It was rather entertaining, and I also got to know what “fake news” sounds like.

Once you’ve absorbed a number of stories that have proven to be fake, you develop a sort of “sniff test” with which to consider things. You develop the healthy skepticism with which pirates avoid being taken in by most sorts of nonsense.

These days, that skill is more important than ever.

The Snallygaster: Fake News Ain’t New

Hello, and welcome to episode one of Alexis’ bestiary, the part of the show where I talk about some silly beast. Today, we’ll be discussing the Snallygaster.

The United States is home to a number of fearsome creatures, but few have a cooler name than the Snallygaster. Of course, as any quick google search will tell you, the creature’s first victims, German immigrants in what is now Maryland, called it the “schneller geist” or “quick ghost.”

Like many such creatures, the Snallygaster was a pain in the neck for farmers. It preyed on livestock, often sucking their blood like Mexico’s El Chupacabra (“goat sucker”). To this day you can still find some barns marked with the seven-pointed star, said to ward off the creature. Why seven? Beats me.

And to follow another tradition of folklore and crypto-creatures, the Snallygaster too had an annoying habit of changing its appearance, having no regard for consistency whatsoever. However it tended to stick to features between that of a bird and reptile, usually appearing as some sort of scaly flying thing.

It was fond of metallic weaponry, whether beak, teeth or claws. And sometimes tentacles.

Tentacles on a wingy thing? Why?

I can’t picture it either. Maybe something like prehensile catfish whiskers? But would those have been described as tentacles, or whiskers? Who knows.

For many years, however, not a peep was heard from the Snallygaster. Evidently it had retired, and decided to live in peace. Then in the early twentieth century, the Snallygaster was the victim of a terrible fake news campaign perpetuated by the Middleton Valley Register, a newspaper seeking to profit from the Snallygaster’s notoriety.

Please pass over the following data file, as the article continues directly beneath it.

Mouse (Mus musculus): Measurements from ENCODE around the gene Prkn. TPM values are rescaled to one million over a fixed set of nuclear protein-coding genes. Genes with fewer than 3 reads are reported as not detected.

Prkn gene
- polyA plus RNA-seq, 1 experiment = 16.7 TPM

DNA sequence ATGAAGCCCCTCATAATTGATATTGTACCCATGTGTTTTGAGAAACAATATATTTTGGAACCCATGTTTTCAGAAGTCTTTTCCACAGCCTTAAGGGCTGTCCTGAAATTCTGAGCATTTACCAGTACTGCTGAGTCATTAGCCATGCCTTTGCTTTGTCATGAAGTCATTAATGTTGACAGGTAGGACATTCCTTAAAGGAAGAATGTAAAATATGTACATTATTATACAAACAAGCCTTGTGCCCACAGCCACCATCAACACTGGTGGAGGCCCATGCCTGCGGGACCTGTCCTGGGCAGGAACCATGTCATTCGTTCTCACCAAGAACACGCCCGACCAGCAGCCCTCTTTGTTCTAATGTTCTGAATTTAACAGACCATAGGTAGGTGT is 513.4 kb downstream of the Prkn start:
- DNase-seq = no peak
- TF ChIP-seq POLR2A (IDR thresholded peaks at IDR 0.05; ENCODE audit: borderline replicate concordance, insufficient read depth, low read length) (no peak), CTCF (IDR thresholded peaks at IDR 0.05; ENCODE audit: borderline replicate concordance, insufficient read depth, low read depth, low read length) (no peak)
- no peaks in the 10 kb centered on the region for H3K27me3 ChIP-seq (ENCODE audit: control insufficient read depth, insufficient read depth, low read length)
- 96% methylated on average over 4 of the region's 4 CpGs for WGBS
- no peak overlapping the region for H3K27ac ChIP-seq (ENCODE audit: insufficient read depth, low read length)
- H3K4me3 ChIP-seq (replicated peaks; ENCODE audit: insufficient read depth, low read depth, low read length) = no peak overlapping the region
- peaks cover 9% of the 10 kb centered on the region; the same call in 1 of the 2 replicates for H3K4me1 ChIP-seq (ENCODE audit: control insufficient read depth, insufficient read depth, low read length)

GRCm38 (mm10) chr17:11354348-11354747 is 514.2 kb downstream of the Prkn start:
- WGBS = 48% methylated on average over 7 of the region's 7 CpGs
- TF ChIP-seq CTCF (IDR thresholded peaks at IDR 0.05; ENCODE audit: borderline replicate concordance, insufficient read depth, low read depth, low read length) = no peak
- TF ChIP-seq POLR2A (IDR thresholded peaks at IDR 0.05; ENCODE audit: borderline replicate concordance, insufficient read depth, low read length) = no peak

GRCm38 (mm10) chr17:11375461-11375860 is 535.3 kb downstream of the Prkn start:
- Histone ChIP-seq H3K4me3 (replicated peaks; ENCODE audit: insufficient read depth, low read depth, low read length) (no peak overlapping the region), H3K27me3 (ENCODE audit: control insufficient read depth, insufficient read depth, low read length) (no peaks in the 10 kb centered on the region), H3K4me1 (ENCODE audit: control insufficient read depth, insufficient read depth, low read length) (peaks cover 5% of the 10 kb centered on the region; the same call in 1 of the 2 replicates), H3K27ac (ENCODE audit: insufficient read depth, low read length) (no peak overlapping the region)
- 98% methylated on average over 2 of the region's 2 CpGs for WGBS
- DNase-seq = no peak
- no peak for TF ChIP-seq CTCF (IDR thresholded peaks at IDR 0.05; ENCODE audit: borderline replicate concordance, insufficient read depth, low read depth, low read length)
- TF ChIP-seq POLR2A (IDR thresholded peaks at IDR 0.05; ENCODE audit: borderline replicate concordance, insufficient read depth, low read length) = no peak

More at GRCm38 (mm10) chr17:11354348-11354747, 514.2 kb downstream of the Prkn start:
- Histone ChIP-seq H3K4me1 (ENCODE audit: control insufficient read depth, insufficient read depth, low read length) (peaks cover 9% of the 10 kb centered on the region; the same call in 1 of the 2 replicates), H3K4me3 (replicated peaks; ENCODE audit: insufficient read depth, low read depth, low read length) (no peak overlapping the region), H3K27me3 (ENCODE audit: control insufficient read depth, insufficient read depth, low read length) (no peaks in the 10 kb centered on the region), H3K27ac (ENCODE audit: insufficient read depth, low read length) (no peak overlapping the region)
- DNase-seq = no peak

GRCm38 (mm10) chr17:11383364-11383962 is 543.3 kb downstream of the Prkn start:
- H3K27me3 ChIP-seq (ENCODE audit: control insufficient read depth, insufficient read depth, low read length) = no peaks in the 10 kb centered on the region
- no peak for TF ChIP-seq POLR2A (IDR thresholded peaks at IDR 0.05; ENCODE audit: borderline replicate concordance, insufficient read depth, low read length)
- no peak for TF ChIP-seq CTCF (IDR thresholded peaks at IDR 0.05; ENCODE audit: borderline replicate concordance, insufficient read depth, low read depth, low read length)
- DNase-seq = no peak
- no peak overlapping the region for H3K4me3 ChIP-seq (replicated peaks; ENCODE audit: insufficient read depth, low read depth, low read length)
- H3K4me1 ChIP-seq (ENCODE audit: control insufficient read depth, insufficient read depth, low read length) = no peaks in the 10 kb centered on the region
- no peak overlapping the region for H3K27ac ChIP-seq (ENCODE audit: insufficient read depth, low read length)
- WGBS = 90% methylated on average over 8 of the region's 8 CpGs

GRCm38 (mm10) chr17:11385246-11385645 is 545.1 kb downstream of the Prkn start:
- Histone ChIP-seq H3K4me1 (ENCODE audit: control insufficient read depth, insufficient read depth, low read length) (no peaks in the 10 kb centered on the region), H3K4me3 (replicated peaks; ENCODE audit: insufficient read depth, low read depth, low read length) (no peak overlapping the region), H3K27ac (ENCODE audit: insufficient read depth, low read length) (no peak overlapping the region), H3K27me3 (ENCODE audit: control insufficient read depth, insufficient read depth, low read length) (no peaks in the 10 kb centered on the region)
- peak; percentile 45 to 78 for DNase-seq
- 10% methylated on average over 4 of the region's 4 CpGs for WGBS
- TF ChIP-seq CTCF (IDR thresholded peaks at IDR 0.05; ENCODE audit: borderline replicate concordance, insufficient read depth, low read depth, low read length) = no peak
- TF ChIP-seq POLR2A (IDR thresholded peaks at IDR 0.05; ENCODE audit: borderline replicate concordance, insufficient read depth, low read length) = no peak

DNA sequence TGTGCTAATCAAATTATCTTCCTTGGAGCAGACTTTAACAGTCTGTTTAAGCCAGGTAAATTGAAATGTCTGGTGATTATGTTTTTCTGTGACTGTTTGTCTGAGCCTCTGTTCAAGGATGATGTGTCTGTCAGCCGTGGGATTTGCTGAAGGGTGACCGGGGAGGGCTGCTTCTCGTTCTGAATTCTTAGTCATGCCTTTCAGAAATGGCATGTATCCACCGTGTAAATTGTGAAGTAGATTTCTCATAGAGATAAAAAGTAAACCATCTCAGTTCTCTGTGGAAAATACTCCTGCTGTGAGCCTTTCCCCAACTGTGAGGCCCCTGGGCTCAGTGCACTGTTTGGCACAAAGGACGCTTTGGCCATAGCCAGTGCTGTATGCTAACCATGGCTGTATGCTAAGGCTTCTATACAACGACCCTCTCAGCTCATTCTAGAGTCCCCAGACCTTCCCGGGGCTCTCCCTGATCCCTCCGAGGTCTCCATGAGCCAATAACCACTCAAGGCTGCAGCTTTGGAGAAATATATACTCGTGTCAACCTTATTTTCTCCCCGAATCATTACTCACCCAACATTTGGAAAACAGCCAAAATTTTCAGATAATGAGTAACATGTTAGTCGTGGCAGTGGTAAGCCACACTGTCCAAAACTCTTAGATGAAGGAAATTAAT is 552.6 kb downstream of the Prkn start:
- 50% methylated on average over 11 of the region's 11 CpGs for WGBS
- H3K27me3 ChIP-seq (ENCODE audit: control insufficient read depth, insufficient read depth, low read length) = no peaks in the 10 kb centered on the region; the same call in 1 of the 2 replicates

The editors of the newspaper told outlandish tales of the creature carrying off livestock, uttering train-whistle-like calls–(“It’s the Snallygaster Mom!” “No, it’s just the train.” “That’s what they sound like!”)–and laying barrel-sized eggs.

To add insult to injury, they even dragged the president into the mix, claiming that good ol’ Teddy Roosevelt was undertaking a venture to hunt the Snallygaster. And to add a thin veneer of credibility to the stories, they claimed that the Smithsonian was interested in studying the creature.

This went on for some time until, mercifully, the powers that be told the newspapers to knock it off, and charged the editors with fraud, thus allowing the maligned Snallygaster to recover the pieces of its tattered reputation and move on with its life.

 

A note on sources:

I got all this information from wikipedia, and other websites that appear on the first page of a “snallygaster” google search. In keeping with the haphazard nature of the oral tradition of folklore, and my intended audience, I’m not citing any of them.

But as a “library person” I encourage you to take the list of sources from the wikipedia article, or any of the others, to your local library person and see what they can do with it. Or do the research yourself, that works too. Or not.